EMRE DELİVELİ >A very standard and poor reaction

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That’sexactly how I felt about thegovernment’s response to the rating agency Standard and Poor’s (S&P) downgradeof Turkey’ssovereign credit outlook from positive to stable.

EconomyMinister Zafer Çağlayan opened the show, but it was Prime Minister Recep TayyipErdoğan who stole it with amusing comments I summarize at my blog. The less temperamentalFinance Minister Mehmet Şimşek decided to engage in a more scientific debate byquestioning the agency’s debt figures, and S&P issued a note toclarify. He also emphasized that Turkey’s debt was lower than severalcrisis-stricken countries rated above Turkey.

Butdebt is only one of the variables S&P bases its decision on. There is alsothe current account deficit, and although the Central Bank is claiming otherwise,neither the quantity nor the quality of its financing is improving. Foreigndirect investment has crept up because of one-off deals, and corporateborrowing is improving after negative figures during the crisis, but fickleportfolio flows still make up a sizable share of the capital account. And ifcapital flows are abundant, as the Bank hopes, the economy will become yet morevulnerable to a reversal, as S&P underlines.



In a videoreleased along with the decision, primary Turkey credit analyst Eileen Zhangnotes that they also look at per capita income. Turkey’s GDP per person is halfof Portugal’s and one third of Italy’s, as reflected by lowproductivity and women’slabor force participation. That’s why Royal Bank of Scotland’s TimAsh suggests that Turkey’s willingness to pay its debts, i.e. its trackrecord, should be taken into consideration, implying a change to the agency’smethodology.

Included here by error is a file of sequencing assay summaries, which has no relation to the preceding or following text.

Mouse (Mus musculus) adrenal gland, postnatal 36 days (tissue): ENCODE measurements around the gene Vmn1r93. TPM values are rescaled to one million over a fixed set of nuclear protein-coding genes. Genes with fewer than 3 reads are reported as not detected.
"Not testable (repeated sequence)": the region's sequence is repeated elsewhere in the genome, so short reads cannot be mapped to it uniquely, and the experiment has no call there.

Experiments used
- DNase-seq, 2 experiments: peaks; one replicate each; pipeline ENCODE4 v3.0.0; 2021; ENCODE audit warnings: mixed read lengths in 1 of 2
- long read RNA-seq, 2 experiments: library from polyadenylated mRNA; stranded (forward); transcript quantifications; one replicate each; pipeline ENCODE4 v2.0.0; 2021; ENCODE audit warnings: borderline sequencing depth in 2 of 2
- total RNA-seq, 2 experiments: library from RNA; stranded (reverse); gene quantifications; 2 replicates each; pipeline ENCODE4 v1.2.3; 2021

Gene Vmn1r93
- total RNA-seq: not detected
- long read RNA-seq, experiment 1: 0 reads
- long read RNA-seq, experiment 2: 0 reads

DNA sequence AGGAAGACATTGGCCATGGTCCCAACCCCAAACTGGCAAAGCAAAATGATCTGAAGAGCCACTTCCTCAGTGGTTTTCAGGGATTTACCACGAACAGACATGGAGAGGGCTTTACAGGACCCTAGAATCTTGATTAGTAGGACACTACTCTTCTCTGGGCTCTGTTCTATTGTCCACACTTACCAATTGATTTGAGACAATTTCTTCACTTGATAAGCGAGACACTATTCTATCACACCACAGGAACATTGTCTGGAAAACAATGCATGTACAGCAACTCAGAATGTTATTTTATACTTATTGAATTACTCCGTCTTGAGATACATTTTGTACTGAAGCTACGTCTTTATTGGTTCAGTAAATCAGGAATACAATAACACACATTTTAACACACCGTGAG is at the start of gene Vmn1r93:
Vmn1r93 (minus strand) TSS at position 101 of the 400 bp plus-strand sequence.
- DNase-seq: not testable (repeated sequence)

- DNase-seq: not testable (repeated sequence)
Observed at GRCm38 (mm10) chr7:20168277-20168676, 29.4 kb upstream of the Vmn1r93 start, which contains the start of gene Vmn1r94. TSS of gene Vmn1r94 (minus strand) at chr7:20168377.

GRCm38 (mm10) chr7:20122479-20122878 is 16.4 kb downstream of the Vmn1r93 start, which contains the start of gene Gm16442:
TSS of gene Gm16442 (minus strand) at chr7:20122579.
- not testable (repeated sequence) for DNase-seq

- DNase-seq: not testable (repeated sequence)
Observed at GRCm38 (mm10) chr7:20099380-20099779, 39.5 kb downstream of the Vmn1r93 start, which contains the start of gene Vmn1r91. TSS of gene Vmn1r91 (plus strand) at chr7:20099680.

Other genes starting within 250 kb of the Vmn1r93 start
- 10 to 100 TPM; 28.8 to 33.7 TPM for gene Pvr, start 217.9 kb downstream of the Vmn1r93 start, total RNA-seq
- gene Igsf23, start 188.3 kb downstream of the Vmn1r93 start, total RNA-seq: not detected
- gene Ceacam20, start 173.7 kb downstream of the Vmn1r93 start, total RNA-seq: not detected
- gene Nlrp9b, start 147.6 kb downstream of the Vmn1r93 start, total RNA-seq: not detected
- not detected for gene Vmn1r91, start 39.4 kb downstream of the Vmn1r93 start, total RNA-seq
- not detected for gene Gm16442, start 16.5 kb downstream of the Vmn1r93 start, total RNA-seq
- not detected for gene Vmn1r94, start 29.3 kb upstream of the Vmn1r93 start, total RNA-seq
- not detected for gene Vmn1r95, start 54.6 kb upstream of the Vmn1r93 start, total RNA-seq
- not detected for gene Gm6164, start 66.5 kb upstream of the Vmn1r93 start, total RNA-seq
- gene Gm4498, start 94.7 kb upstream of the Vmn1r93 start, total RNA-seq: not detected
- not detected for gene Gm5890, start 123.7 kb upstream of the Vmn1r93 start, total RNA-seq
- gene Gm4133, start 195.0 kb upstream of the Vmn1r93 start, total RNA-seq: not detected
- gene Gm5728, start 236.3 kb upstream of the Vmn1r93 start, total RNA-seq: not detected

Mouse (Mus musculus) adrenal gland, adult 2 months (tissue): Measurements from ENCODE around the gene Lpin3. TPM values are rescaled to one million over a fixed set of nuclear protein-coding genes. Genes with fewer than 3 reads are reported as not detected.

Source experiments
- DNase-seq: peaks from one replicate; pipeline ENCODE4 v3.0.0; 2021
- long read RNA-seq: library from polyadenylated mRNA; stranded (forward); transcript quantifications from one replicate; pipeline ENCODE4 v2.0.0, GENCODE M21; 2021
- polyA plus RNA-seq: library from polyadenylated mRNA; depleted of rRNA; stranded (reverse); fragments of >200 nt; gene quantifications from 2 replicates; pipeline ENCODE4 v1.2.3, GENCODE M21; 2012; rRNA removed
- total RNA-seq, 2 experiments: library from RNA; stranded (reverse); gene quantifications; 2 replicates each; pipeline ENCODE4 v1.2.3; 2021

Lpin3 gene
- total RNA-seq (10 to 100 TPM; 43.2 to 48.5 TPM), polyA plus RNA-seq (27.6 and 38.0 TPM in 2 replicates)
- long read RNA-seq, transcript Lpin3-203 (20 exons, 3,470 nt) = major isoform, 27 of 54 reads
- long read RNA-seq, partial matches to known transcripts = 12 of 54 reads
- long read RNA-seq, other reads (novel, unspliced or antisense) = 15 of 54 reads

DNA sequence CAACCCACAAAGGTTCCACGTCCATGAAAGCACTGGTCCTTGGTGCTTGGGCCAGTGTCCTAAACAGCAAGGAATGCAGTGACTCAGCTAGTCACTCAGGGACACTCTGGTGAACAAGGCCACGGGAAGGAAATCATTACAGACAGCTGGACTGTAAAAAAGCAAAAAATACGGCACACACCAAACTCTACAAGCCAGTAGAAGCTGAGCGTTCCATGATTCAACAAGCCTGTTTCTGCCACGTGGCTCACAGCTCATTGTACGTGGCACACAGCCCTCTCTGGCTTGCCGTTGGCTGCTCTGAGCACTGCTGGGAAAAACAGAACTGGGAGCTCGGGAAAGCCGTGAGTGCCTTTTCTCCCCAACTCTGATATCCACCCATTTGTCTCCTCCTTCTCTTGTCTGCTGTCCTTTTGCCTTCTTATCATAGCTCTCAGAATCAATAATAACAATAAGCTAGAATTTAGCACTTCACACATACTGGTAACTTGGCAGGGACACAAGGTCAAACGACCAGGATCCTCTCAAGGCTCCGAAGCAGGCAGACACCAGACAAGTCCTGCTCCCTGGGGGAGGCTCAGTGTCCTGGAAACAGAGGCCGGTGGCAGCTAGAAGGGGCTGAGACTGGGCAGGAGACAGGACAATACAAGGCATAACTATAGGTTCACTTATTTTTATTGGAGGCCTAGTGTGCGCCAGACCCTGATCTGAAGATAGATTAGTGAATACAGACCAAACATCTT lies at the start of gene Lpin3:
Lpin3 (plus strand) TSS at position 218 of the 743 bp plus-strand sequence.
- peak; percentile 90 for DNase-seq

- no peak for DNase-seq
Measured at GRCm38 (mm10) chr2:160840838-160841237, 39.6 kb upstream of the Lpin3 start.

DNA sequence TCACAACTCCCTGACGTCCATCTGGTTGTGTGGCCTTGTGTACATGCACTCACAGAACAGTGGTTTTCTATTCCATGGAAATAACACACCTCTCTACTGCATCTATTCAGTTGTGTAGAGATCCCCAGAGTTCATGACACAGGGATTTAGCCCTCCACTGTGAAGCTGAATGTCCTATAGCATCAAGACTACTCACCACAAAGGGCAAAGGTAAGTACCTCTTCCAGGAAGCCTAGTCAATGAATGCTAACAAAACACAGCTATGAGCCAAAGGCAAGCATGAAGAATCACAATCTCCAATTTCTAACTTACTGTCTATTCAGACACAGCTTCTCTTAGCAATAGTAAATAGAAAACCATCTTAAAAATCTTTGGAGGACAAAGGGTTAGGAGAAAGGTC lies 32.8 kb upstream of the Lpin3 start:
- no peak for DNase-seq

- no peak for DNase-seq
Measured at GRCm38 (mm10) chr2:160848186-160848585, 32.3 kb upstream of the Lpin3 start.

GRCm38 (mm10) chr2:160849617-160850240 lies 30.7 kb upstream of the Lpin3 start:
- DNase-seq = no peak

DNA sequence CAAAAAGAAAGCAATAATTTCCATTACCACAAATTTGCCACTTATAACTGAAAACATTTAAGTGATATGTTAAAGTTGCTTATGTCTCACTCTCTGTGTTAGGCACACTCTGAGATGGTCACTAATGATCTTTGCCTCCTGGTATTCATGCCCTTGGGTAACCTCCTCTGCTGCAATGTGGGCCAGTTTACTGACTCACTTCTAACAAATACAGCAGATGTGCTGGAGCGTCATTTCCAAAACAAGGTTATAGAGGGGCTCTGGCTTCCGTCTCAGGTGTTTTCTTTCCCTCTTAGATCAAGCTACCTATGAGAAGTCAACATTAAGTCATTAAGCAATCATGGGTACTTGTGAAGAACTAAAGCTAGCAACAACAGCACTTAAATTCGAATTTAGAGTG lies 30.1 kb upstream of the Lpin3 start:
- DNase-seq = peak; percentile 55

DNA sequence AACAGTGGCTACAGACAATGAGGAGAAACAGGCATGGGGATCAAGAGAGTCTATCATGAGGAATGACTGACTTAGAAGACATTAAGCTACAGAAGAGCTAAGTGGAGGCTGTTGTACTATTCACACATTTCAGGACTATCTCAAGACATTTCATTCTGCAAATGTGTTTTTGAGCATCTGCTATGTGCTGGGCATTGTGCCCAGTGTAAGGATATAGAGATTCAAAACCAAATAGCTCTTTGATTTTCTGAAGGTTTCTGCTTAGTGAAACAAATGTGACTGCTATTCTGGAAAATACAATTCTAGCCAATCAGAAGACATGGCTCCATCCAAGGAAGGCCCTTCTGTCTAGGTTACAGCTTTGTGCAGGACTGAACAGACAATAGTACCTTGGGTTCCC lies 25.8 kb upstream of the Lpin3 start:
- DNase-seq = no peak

Manywere also surprised because the S&P announcement came right after Marchtrade figures hinted that the long-awaited current account adjustment hadbegun. But as I argue in myblog, those figures may be deceptive. Besides, “less-buoyant external demandand worsening terms of trade could inhibit Turkey's economic rebalancing”, asS&P notes.

Duringa phone chat on Friday, Zhang explained this statement, citing globalliquidity, external demand and oil prices as the key risks in the next 12months. S&P has decreased their 2012 growth forecast for the Eurozone from 0.4 percent inDecember of last year to no growth in April.These more pessimistic projections are undoubtedly having an effect on Turkey'soutlook.

Zhangis actually more optimistic on the Turkish economy than me: She also noted that“Turkey was doing relative well on policy effectiveness, moderate indebtednessand monetarypolicy flexibility”, which “give Turkey the fiscal space and flexibility todeal with potential external shocks”.

Besides,the Turkish fury to the downgrade was really much ado about nothing. Zhangunderlined that Turkey was one of the last European countries to lose thepositive outlook. Although I did not pursue this with her, the decision mayhave been technical: A positive outlook would have meant the possibility of aratings upgrade in the near future, which is not realistic given the globaluncertainties and Turkey’s own vulnerabilities.

Butthen again, we are a temperamental bunch.


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